DL: When you say mindful, what kind of meats should we have? What kind of eggs should we have?
DR: I really believe in the small farm. I'm from a small farm. I believe that you buy your eggs from somebody close. You can do that now in America. That used to sound crazy. Now there are, by last count, 8,144 farmers markets in America. You can shake your farmer's hand.
I like things that are grass-fed or pasture-raised. When the animals are out like that doing what they do -- when cows eat grass, the meat product is healthier, the dairy products are healthier, the yogurt is healthier. People say it's a trend, but this is traditionally how we've always done it. That's where you're going to get the healthiest products, in my opinion, for meat and for dairy.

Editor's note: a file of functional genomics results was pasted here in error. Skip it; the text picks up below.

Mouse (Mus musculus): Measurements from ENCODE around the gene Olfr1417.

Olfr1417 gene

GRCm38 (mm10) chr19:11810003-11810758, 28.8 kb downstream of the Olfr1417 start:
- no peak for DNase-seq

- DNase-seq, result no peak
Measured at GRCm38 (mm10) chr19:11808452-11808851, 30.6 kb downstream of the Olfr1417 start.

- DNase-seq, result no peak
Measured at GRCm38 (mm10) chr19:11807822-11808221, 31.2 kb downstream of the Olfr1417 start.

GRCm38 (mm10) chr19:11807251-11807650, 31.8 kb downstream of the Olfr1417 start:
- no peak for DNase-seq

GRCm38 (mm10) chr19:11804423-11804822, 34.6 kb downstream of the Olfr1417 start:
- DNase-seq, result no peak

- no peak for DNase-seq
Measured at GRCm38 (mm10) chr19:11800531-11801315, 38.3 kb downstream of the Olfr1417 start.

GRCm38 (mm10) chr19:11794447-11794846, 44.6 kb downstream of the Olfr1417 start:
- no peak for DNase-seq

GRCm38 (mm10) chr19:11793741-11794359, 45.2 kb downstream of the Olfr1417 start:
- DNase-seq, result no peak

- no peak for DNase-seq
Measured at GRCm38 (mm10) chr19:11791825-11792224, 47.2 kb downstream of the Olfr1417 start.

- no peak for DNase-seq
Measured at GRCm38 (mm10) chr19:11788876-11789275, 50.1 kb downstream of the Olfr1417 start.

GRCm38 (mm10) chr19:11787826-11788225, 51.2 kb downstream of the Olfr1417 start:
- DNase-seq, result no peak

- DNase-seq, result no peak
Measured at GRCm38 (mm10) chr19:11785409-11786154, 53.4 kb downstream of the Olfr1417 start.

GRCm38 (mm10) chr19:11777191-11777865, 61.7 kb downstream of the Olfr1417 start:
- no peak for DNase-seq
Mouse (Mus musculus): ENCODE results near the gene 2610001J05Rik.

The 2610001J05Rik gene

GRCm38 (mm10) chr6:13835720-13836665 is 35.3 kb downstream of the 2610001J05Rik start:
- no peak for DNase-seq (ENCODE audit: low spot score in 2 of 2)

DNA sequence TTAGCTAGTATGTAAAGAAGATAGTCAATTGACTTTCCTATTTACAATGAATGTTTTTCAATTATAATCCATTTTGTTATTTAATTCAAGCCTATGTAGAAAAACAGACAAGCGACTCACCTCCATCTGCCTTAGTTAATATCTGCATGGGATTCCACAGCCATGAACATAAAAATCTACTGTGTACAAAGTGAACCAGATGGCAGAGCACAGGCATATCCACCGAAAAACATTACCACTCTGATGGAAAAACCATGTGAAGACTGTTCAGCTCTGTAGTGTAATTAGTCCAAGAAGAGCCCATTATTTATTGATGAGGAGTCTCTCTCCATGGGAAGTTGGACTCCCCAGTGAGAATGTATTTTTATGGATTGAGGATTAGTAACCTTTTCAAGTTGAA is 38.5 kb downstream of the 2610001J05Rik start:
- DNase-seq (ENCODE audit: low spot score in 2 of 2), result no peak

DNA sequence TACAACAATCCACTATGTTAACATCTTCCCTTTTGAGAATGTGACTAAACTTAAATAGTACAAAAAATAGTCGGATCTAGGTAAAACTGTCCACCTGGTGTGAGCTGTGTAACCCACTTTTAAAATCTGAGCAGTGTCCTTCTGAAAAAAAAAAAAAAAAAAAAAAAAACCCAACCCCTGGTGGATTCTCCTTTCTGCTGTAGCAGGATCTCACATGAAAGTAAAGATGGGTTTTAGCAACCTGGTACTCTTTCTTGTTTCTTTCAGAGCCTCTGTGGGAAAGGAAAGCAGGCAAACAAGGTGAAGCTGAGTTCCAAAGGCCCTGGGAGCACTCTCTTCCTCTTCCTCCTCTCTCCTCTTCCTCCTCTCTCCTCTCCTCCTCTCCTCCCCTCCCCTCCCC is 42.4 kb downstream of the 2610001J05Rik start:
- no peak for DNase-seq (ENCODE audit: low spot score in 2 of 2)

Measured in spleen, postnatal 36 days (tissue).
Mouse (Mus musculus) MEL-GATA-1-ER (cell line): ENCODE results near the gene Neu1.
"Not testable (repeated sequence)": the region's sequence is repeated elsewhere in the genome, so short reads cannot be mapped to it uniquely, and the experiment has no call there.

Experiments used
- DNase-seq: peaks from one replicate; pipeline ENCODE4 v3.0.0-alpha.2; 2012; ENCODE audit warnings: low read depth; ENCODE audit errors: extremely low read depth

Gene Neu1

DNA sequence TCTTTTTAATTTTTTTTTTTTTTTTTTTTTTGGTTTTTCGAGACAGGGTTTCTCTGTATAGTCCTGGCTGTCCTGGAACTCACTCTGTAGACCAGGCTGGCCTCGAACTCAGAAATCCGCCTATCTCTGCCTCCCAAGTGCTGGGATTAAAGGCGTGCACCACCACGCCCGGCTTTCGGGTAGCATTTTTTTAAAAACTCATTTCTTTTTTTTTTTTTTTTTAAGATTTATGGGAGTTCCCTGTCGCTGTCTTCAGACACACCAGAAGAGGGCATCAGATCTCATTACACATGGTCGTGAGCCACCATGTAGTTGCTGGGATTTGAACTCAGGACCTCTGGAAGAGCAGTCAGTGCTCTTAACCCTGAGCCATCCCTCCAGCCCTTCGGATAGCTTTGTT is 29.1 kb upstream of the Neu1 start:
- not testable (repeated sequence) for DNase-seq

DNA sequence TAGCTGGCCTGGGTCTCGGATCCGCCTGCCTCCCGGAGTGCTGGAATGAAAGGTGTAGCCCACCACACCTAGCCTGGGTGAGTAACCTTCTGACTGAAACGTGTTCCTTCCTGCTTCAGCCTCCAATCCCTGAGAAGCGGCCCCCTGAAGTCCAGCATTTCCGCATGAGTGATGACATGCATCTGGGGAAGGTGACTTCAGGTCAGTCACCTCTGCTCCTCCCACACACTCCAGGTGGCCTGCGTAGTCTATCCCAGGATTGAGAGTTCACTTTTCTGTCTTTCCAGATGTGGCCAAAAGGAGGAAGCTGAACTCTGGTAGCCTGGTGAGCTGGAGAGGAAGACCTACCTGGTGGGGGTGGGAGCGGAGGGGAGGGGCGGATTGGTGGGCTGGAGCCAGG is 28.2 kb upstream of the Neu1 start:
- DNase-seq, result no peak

David Leite is the publisher of the website Leite's Culinaria, which has won two James Beard awards. He is the author Notes on a Banana: A Memoir of Food, Love, and Manic Depression, as well as The New Portuguese Table: Exciting Flavors from Europe's Western Coast, which won the 2010 IACP First Book/Julia Child Award. His writing has appeared in publications such as The New York Times, Martha Stewart Living, Saveur, Bon Appetit, Gourmet, Food & Wine, Pastry Art & Design, Food Arts, the Los Angeles Times, the Chicago Sun-Times, The Washington Post and the Charlotte Observer. His awards include a 2008 James Beard award for Newspaper Feature Writing Without Recipes, a 2006 Bert Green Award for Food Journalism, and Association of Food Journalists awards in 2006 and 2007.